Forgot: Loose piece, honestly if it is painful and is just flapping there, I'd suck it up and see if I could tease it out, it isn't doing anything for the strength or protection of remaining tooth. I wouldn't work too hard at it, because if it doesn't come out easily, leave it to the dentist.

As far as the anesthetic goes, on the upper arch numbing is done for each individual tooth. The injection is very local, keeping to a small area of tissue. On the bottom, the injection has to catch a nerve bundle back where the jaw joint is. It deadens from middle of lip and chin, and the tongue, back to the joint and sometimes down the neck or around to the ear. No kidding, I had a lower block numb the outer rim of my ear once. My opinion, much rather have work done on an upper tooth.
posted by Jazz Hands at 10:13 AM on May 28, 2006

Seriously, if your dentist doesn't schedule you for that afternoon when you call, ask them to make a recommendation for another dentist in the area.
posted by j at 11:31 AM on May 28, 2006

When this happened to me I let it go for years without seeing a dentist. Very bad idea, but my point is, it may never hurt. If it does start hurting, though, be sure to mention "pain" on the phone to your dentist, which will usually get you a sooner appointment. And definitely get your appointment moved up as soon as possible.
posted by nevers at 12:52 PM on May 28, 2006

I have the same exact problem that happened a few days ago with my lower molar. Half of my tooth is just a hunk of gold right now and if I bite down on it I get some intense pain.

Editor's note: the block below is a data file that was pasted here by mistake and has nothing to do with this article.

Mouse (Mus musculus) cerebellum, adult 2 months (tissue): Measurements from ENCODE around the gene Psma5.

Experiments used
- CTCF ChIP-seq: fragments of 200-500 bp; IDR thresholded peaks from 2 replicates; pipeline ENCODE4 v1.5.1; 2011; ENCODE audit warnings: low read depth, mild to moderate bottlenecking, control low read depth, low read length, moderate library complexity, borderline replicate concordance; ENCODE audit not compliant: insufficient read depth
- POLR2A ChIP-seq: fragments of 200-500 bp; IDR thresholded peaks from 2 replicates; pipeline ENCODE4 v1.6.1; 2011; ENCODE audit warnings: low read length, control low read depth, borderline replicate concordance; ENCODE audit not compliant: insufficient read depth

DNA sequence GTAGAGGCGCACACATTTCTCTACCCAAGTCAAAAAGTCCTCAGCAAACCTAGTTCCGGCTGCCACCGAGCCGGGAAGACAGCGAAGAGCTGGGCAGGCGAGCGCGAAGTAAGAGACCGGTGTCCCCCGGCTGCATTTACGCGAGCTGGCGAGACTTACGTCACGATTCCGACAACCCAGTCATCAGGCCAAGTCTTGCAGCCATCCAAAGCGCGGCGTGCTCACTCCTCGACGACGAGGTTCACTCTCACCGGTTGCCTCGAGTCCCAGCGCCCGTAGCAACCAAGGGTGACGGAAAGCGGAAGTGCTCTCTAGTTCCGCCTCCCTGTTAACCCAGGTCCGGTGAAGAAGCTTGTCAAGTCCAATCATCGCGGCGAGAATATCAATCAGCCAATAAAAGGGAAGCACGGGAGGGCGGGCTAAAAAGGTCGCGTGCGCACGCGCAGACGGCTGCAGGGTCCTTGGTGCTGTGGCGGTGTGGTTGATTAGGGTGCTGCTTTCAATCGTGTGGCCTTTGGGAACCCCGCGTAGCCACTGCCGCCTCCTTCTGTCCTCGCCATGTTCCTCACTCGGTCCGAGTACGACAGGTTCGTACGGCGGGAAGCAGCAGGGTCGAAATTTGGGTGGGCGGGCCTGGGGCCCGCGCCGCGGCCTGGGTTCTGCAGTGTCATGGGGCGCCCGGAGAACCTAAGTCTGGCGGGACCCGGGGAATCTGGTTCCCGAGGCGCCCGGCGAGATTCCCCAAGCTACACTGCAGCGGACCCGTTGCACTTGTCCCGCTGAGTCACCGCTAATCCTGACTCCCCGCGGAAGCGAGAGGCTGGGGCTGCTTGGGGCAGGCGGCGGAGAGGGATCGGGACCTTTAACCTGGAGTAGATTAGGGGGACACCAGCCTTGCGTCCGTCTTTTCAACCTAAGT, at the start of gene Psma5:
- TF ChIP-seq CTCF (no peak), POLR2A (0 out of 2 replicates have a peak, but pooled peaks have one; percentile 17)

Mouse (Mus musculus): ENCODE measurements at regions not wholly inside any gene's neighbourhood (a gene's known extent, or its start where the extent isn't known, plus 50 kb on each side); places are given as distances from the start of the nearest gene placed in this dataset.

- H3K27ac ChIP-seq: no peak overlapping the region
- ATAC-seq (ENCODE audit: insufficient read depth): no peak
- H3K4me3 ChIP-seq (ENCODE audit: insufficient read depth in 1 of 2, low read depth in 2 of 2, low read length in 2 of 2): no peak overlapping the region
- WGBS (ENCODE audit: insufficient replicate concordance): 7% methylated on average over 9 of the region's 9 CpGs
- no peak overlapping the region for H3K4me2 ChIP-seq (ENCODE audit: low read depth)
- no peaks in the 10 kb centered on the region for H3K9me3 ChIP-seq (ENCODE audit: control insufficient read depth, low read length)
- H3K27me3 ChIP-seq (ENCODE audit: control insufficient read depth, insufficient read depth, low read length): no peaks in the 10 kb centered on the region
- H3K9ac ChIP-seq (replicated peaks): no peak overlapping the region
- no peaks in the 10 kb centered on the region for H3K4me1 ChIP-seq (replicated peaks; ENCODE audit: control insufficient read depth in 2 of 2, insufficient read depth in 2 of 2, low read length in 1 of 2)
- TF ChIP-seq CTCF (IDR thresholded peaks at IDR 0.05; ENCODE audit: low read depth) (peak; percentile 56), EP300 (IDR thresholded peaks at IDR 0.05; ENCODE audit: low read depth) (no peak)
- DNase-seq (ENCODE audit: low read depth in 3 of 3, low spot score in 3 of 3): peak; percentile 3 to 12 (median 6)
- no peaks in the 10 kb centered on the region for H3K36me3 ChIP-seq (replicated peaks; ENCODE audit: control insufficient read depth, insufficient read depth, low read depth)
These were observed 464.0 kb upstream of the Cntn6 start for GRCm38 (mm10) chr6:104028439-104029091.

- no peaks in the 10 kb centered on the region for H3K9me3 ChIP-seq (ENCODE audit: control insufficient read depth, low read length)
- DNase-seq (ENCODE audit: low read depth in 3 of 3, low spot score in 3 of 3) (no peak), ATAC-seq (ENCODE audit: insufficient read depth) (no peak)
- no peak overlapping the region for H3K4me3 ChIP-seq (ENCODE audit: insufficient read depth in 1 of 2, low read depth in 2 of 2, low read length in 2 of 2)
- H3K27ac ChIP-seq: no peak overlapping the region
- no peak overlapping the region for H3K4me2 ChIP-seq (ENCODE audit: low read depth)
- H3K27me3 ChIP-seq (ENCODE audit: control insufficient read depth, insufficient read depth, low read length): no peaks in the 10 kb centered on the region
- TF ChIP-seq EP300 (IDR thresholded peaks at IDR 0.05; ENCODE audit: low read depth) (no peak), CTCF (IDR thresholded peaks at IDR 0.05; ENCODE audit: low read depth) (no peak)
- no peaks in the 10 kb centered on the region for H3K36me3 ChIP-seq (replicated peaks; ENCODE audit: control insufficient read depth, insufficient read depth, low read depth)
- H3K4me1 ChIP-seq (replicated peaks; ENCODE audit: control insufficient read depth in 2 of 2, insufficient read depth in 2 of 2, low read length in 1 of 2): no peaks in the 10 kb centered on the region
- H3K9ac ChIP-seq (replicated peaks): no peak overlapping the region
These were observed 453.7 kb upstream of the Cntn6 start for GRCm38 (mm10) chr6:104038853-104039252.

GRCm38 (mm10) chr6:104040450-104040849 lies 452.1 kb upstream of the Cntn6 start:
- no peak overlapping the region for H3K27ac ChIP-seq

Would be nice if a drug store offered an over the counter temorary cap for cases like this. Various sizes for different teeth.

If this problem gets real bad for you you can go to a sports
store and buy a Boxers mouth guard.

(trivia) Buddy Holly used a Chicklet when he chipped his tooth minutes before appearing live on the Ed Sullivan show.

Anyway, this subject reminds me of another dental subject.
I remember back in the 80's seeing some TV show that reported on fantastic new oral medication that could work wonders for all kinds of natural tooth decay problems. WTF ever happened to that? I wonder if the Dental profession quashed that medication so it wouldn't lose business.
posted by SwingingJohnson1968 at 1:37 PM on May 28, 2006

If it starts to hurt, get a whole clove. Bite down very lightly on it, just to bruise it. Stick it between the gum and cheek right by the tooth that hurts.

Dentists used to use clove oil for numbing.

This also works for nausea, although then, it doesn't matter where you place it.
posted by QIbHom at 5:47 PM on May 31, 2006